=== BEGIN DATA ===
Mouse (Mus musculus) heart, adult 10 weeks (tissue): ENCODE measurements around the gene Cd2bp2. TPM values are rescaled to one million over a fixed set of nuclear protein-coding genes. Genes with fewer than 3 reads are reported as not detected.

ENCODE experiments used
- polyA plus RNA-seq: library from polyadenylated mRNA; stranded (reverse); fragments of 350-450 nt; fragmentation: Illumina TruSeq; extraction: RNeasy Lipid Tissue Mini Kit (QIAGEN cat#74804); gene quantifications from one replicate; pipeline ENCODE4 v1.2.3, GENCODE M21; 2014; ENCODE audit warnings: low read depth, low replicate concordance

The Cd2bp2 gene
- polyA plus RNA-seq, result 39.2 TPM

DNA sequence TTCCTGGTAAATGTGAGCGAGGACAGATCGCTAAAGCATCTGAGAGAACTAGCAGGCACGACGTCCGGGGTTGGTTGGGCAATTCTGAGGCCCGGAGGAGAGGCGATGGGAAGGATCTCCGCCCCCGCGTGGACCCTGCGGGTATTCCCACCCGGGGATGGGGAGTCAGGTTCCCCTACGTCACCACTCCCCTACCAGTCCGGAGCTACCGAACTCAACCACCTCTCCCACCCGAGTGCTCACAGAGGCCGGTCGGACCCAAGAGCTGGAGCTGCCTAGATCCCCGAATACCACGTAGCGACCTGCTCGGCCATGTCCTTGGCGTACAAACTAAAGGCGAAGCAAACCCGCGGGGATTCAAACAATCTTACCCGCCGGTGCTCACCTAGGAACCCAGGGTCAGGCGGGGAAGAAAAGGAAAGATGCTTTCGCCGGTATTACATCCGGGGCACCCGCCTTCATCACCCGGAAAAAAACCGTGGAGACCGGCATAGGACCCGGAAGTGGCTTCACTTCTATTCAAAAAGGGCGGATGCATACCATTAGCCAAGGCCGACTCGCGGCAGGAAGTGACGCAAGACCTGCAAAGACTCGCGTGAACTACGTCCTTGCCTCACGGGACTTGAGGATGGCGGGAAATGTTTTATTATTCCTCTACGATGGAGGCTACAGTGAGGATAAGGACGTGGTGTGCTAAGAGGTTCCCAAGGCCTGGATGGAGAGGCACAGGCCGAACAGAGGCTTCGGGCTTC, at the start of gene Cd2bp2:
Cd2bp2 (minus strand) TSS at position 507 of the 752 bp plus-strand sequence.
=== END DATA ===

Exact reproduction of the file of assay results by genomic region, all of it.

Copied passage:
Mouse (Mus musculus) heart, adult 10 weeks (tissue): ENCODE measurements around the gene Cd2bp2. TPM values are rescaled to one million over a fixed set of nuclear protein-coding genes. Genes with fewer than 3 reads are reported as not detected.

ENCODE experiments used
- polyA plus RNA-seq: library from polyadenylated mRNA; stranded (reverse); fragments of 350-450 nt; fragmentation: Illumina TruSeq; extraction: RNeasy Lipid Tissue Mini Kit (QIAGEN cat#74804); gene quantifications from one replicate; pipeline ENCODE4 v1.2.3, GENCODE M21; 2014; ENCODE audit warnings: low read depth, low replicate concordance

The Cd2bp2 gene
- polyA plus RNA-seq, result 39.2 TPM

DNA sequence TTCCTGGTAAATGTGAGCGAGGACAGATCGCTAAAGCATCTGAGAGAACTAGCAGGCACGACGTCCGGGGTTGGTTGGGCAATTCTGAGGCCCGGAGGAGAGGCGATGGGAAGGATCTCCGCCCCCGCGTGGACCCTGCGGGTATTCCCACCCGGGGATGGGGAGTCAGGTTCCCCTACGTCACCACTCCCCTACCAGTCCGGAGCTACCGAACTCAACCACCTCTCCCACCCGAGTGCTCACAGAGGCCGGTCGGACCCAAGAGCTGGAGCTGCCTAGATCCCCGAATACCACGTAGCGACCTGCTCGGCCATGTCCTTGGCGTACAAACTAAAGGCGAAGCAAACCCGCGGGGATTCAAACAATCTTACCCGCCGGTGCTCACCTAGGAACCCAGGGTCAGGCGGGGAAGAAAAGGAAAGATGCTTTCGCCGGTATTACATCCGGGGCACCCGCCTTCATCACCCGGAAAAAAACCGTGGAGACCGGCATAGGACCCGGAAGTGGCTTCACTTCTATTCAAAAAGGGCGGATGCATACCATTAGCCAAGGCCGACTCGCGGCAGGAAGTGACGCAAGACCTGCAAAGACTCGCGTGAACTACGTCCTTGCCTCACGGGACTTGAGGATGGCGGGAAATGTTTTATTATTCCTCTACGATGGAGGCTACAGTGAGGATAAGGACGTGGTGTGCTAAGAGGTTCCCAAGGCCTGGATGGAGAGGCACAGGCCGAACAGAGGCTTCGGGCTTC, at the start of gene Cd2bp2:
Cd2bp2 (minus strand) TSS at position 507 of the 752 bp plus-strand sequence.